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   Evaluating RPC versus REST

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Fieldings dissertation presents a number of architectural styles, and 
evaluates each of them within a defined context: distributed hypermedia.
However he doesn't cover RPC in this classification (correct me if I'm wrong, 
I've only read through the whole thing once). RPC is mentioned in a 
later section [1] though.

So why not define RPC as an architectural style -- in all likelihood derived 
from others that Fielding does classify -- so it can be objectively compared 
to REST?

Might that not provide a clear evaluation of the architectures separate 
to any issues with the specific technologies (SOAP, WSDL, .NET, etc)?

It may be that RPC doesn't compare favourably to REST in a distributed 
hypermedia environment, but does in others (e.g. the canonical 'inside the firewall' 
example). It may be that RPC *can* be used in successfully used in some environments 
across the public internet, just not distributed hypermedia. It may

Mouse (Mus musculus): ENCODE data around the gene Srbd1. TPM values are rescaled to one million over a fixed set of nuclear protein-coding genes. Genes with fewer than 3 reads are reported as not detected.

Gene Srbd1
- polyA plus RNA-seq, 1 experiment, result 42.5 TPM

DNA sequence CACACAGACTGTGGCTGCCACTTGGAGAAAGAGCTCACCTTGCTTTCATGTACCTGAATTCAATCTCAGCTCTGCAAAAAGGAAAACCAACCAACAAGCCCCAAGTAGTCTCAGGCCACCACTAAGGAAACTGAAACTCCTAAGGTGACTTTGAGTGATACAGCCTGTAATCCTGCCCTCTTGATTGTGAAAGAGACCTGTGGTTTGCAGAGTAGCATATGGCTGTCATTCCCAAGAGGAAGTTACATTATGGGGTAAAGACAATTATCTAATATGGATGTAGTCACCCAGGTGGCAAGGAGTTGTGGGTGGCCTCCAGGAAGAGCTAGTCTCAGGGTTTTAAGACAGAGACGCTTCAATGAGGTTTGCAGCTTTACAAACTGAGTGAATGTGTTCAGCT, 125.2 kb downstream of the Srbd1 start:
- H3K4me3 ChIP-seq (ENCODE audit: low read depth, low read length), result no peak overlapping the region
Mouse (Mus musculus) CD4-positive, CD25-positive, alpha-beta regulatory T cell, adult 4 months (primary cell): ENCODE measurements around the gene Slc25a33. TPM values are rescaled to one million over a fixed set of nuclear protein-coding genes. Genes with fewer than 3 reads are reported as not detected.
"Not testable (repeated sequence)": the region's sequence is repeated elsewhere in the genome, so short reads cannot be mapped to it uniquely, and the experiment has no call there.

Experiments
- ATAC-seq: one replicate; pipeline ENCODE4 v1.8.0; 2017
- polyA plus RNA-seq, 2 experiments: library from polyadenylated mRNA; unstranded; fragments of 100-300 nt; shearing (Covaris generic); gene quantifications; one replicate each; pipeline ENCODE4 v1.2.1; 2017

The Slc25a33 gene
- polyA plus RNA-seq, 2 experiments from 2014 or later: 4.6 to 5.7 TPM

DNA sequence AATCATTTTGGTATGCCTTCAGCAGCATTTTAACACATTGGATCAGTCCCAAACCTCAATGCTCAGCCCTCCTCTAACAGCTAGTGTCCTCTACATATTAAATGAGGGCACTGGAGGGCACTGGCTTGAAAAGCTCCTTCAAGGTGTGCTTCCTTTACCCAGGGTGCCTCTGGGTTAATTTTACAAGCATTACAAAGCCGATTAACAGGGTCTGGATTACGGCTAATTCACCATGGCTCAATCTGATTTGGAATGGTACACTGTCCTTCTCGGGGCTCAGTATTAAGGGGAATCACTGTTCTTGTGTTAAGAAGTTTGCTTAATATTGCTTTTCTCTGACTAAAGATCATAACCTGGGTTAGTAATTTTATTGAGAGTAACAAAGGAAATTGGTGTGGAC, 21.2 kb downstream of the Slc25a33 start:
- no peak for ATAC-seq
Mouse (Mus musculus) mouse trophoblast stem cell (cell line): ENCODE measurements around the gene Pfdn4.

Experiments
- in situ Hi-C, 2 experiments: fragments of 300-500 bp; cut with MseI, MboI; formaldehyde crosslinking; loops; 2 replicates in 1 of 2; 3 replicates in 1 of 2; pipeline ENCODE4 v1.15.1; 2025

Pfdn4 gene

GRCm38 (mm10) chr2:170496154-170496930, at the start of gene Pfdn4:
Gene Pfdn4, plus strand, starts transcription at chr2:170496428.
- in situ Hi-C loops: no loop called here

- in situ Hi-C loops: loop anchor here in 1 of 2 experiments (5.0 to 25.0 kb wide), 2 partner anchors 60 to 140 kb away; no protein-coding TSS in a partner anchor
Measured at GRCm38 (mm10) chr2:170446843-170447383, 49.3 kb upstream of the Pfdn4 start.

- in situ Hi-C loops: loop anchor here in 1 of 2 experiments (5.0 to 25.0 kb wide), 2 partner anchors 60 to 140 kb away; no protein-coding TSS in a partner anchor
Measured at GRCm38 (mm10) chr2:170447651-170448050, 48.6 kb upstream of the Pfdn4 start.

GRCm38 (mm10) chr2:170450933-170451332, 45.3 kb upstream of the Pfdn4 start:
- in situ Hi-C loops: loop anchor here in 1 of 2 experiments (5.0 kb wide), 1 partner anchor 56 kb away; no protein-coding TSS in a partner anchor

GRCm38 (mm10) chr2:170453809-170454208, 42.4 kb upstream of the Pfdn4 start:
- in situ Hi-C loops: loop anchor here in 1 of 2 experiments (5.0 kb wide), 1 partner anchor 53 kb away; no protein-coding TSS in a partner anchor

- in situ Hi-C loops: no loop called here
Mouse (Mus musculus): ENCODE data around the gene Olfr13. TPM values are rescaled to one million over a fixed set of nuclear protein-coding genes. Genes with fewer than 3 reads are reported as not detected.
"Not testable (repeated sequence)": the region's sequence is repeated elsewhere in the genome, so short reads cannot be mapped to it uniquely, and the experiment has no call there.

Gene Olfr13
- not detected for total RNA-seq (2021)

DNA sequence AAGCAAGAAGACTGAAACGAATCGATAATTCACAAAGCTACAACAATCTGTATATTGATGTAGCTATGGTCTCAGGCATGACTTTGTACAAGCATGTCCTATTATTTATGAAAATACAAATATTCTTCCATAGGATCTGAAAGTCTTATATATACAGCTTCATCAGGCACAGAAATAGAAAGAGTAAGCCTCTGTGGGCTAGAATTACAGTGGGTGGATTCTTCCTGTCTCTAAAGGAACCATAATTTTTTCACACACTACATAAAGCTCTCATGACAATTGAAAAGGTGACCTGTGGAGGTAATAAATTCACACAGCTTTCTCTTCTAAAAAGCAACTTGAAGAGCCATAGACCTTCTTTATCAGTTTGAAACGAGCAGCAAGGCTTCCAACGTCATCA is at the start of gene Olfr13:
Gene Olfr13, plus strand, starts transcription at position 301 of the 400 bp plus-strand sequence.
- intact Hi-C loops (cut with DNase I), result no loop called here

be that these can exist side by side, although no doubt there will be efforts [2] 
to make the distinctions disappear.

Identifying the suitable contexts for different architectural styles seems like a 
best practice discussion -- there will be no single right answer.

At this point we could argue over whether there ought to be several different 
Internet architectures (i.e. "there is no (single) Web"), or whether every effort should be 
made to optimise for the general case, i.e. REST. Personally I'm in the latter camp.

[1]. http://www1.ics.uci.edu/~fielding/pubs/dissertation/evaluation.htm#sec_6_5_2
[2]. http://wsui.org/

Leigh Dodds, Research Group, Ingenta | "Pluralitas non est ponenda
http://weblogs.userland.com/eclectic |    sine necessitate"
http://www.xml.com/pub/xmldeviant    |     -- William of Ockham


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